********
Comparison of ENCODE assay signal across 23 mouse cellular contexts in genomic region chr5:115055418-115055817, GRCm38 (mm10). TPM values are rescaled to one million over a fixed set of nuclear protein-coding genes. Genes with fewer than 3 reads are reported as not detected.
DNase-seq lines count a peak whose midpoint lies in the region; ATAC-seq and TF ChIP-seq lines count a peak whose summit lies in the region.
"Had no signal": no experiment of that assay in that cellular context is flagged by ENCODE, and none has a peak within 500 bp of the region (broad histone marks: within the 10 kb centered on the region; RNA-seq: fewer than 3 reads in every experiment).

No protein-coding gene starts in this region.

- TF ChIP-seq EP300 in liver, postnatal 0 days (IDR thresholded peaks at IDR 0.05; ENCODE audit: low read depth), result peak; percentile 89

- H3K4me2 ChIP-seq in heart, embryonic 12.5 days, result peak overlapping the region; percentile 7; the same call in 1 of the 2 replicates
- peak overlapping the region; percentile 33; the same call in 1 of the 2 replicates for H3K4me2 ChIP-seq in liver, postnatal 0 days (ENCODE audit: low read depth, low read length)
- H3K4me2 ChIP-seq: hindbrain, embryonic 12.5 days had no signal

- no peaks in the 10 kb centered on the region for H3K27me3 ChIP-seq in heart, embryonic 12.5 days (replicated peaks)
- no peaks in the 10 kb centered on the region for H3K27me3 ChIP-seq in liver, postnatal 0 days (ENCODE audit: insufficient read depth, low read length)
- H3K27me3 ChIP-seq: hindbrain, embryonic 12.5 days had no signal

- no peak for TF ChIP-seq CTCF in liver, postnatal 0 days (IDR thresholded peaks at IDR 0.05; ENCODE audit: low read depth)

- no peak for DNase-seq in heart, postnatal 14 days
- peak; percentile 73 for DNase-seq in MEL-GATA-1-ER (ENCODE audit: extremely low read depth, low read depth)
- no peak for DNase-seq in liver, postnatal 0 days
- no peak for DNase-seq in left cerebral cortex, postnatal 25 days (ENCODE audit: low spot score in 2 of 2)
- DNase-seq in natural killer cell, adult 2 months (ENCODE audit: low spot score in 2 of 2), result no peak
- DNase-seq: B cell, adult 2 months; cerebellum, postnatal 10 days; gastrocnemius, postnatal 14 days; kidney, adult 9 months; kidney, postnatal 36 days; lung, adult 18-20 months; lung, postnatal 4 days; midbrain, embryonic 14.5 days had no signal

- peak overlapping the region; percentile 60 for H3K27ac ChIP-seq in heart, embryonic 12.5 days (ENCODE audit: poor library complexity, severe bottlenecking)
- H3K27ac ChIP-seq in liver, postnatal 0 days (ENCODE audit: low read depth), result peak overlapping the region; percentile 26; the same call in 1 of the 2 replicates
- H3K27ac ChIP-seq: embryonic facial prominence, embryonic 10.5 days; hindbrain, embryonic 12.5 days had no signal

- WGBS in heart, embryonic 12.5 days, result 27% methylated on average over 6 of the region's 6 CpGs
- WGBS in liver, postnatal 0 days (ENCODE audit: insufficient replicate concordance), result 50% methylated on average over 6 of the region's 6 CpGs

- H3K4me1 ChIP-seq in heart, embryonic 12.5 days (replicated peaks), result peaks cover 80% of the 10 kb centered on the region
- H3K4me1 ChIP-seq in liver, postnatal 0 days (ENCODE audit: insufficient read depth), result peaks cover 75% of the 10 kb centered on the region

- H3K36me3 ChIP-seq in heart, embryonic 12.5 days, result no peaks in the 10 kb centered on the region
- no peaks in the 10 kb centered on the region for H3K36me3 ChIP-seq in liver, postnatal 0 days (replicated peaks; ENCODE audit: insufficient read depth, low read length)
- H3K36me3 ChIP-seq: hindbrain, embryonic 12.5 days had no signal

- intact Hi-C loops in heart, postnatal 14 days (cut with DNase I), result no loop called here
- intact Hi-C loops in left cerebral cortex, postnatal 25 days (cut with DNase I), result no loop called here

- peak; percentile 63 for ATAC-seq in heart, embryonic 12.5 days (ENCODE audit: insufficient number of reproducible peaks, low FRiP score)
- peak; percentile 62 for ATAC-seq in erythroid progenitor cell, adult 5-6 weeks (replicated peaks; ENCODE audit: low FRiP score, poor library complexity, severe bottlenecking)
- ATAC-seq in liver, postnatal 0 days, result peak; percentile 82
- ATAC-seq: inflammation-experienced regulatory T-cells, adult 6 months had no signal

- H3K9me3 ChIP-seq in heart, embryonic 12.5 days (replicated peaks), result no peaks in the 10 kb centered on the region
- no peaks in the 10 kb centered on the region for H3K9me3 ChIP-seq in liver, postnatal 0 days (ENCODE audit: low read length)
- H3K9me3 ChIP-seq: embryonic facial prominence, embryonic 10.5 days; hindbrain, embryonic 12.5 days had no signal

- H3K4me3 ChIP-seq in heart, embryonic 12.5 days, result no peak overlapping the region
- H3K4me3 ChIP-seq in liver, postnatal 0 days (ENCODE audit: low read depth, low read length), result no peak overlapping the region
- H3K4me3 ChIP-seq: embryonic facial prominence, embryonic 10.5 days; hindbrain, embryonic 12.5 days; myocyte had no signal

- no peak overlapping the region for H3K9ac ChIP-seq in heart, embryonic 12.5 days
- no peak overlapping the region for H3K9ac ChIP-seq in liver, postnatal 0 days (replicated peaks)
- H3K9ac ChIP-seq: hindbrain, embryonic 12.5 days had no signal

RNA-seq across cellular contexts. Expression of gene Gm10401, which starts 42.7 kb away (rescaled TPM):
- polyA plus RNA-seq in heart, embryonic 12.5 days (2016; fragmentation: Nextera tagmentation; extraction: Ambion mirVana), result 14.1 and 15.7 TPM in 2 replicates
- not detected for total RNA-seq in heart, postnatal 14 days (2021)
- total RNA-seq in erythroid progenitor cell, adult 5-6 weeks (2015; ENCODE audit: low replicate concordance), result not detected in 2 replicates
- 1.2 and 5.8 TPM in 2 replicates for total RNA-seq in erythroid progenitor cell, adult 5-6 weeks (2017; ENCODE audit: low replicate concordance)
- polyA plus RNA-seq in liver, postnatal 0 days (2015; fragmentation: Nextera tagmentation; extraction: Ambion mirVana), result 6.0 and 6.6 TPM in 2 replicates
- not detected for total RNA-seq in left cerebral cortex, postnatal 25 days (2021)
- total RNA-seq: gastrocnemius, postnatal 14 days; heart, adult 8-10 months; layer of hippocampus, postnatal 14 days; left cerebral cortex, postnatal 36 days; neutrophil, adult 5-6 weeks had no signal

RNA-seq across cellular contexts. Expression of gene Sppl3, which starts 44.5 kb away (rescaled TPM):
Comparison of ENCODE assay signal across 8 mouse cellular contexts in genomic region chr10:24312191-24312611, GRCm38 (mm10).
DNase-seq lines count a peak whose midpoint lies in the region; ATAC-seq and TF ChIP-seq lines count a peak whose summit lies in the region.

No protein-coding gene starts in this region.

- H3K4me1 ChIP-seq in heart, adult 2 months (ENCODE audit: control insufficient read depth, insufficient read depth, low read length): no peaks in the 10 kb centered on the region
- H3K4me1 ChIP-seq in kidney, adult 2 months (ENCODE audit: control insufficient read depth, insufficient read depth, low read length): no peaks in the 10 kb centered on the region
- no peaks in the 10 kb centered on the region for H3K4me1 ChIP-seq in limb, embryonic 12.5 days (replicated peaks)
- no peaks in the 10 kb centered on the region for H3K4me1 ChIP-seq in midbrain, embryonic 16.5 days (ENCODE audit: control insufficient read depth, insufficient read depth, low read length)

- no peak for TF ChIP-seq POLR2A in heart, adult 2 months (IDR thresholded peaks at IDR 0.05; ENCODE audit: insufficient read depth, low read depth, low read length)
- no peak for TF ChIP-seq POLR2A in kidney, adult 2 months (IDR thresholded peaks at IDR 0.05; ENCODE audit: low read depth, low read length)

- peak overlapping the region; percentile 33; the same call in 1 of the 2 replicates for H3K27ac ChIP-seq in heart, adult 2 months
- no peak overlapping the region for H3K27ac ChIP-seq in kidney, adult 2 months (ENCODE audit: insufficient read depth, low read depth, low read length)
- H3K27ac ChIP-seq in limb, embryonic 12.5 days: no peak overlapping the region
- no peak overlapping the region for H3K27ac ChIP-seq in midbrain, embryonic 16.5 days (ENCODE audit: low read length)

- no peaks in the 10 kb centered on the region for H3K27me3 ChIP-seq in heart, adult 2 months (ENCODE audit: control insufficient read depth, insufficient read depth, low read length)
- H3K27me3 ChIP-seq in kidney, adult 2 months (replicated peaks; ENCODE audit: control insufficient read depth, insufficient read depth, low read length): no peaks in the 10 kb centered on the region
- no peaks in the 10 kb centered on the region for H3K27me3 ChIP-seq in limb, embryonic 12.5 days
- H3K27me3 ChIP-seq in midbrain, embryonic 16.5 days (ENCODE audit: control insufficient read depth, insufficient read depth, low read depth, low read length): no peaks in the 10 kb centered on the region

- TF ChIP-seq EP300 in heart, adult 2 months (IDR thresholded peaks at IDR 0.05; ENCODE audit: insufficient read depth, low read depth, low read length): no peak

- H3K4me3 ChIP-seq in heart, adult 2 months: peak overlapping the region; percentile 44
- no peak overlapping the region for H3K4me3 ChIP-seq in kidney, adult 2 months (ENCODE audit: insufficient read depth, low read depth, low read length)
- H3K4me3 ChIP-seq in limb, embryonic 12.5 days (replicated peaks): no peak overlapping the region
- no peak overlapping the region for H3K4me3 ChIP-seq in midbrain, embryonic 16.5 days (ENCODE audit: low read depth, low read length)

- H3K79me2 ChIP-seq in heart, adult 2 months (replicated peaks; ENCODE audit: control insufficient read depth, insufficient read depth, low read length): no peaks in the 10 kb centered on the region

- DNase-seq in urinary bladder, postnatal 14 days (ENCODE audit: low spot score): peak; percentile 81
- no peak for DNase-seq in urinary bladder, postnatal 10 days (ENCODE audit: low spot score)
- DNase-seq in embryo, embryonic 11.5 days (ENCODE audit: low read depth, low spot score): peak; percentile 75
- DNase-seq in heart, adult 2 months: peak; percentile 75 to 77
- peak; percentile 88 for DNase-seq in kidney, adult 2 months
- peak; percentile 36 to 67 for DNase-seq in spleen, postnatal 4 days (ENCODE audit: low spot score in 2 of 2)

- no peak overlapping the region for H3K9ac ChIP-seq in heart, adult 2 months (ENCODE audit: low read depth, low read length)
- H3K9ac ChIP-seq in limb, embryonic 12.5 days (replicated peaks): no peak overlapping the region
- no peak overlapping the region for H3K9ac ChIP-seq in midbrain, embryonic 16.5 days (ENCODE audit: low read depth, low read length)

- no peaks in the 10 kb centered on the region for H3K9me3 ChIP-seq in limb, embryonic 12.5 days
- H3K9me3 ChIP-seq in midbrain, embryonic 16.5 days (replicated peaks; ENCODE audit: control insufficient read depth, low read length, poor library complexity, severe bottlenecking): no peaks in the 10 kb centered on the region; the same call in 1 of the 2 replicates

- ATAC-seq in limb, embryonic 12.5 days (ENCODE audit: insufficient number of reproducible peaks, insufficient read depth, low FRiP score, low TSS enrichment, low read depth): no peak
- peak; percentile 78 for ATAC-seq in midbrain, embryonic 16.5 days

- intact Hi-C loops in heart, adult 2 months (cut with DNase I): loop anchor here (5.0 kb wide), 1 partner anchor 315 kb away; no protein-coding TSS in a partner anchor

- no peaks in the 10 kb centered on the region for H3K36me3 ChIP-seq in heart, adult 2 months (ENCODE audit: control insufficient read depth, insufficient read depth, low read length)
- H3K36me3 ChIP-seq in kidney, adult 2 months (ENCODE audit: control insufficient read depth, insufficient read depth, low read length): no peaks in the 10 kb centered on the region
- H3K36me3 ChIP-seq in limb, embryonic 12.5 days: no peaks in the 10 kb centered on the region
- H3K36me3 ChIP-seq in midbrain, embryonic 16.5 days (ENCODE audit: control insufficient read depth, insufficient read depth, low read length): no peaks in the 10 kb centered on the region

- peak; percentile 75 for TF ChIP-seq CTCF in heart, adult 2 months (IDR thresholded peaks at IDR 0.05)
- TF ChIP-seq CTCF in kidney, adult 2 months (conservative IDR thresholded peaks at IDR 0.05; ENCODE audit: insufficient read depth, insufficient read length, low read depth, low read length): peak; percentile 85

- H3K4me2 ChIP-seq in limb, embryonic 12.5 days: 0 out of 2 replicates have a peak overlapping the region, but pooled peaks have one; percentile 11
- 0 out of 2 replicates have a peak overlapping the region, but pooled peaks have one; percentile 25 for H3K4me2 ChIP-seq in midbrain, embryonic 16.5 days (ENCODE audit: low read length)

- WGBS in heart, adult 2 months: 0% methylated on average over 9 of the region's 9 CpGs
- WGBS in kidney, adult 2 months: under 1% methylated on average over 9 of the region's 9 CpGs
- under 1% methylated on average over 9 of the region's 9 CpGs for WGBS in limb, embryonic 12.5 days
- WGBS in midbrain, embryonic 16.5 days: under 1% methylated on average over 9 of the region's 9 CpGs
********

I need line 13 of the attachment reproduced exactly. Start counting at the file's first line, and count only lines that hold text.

- no peak for DNase-seq in heart, postnatal 14 days